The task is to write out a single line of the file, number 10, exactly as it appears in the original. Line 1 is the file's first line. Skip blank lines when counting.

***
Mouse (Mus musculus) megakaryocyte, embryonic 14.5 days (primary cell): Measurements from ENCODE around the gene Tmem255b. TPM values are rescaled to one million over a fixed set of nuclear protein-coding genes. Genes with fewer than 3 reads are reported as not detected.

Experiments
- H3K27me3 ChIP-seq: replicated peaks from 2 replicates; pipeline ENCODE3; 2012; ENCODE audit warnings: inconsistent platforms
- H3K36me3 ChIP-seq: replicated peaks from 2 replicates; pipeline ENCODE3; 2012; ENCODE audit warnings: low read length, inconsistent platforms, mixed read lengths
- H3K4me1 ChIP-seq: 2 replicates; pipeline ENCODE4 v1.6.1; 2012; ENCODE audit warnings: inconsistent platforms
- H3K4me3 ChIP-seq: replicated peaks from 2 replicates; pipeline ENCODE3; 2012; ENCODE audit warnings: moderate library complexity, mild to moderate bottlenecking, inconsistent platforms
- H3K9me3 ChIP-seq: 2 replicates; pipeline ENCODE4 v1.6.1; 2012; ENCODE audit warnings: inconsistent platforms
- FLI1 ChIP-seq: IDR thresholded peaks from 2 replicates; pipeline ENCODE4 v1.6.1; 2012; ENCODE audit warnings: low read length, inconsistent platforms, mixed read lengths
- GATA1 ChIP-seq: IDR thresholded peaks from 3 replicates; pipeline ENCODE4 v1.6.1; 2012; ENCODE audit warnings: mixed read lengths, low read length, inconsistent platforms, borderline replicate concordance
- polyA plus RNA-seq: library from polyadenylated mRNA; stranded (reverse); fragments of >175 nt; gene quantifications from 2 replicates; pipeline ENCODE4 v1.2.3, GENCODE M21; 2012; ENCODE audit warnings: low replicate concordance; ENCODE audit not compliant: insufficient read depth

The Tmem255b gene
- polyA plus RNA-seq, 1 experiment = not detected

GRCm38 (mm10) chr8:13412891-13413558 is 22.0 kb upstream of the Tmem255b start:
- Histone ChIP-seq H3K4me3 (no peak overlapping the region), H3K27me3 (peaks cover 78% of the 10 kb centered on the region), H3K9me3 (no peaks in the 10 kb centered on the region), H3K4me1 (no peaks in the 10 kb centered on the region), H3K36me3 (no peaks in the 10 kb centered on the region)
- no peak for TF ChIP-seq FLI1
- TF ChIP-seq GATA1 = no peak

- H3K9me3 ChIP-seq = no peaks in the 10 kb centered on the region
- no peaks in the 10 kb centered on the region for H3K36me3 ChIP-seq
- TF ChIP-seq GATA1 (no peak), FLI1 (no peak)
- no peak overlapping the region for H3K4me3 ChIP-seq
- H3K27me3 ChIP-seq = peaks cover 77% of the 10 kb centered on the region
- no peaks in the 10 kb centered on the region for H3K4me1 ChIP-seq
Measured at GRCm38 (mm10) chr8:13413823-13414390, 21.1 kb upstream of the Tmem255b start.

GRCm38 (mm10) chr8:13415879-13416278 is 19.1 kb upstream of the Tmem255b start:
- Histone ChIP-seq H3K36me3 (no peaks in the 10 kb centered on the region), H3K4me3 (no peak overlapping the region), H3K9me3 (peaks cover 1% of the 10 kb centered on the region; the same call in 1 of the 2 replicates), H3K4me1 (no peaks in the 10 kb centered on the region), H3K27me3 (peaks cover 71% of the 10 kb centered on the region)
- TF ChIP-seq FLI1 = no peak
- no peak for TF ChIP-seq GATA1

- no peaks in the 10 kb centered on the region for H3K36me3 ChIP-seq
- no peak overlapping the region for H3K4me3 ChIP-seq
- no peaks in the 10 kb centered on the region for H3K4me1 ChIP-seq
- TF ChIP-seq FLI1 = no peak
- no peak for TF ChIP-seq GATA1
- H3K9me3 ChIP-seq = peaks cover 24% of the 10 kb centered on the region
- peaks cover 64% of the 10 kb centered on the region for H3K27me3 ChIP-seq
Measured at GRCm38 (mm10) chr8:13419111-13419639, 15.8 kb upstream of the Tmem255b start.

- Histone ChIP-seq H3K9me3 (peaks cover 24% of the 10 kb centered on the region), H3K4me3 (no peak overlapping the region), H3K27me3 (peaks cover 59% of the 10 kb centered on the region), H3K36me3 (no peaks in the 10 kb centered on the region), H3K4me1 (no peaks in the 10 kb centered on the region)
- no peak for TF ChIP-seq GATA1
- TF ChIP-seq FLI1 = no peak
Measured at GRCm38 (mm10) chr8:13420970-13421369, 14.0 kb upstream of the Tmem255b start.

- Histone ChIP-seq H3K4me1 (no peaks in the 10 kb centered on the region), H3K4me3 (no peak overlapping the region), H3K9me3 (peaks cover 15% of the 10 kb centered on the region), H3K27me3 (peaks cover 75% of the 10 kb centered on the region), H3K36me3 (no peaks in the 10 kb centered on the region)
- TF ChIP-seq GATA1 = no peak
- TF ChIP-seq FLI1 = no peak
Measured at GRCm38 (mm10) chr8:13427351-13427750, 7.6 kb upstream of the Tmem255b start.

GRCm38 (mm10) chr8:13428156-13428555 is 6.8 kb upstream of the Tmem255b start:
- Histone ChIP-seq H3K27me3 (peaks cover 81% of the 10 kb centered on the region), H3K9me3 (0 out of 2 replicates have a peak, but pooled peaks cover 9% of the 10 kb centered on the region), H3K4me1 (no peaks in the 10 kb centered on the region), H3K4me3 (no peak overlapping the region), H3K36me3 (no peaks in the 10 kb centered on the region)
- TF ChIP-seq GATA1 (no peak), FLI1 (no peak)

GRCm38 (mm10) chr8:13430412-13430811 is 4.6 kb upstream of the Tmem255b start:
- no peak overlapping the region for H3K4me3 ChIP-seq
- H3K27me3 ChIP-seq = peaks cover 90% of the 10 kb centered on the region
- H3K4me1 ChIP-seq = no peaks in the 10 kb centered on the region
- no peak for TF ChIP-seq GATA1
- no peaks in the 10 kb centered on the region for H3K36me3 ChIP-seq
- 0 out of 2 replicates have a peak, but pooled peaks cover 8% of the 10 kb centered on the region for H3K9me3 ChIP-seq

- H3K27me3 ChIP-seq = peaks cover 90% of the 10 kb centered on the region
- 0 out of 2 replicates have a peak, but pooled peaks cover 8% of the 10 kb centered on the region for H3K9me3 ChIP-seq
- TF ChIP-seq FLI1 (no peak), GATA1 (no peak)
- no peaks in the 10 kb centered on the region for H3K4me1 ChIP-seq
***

- polyA plus RNA-seq: library from polyadenylated mRNA; stranded (reverse); fragments of >175 nt; gene quantifications from 2 replicates; pipeline ENCODE4 v1.2.3, GENCODE M21; 2012; ENCODE audit warnings: low replicate concordance; ENCODE audit not compliant: insufficient read depth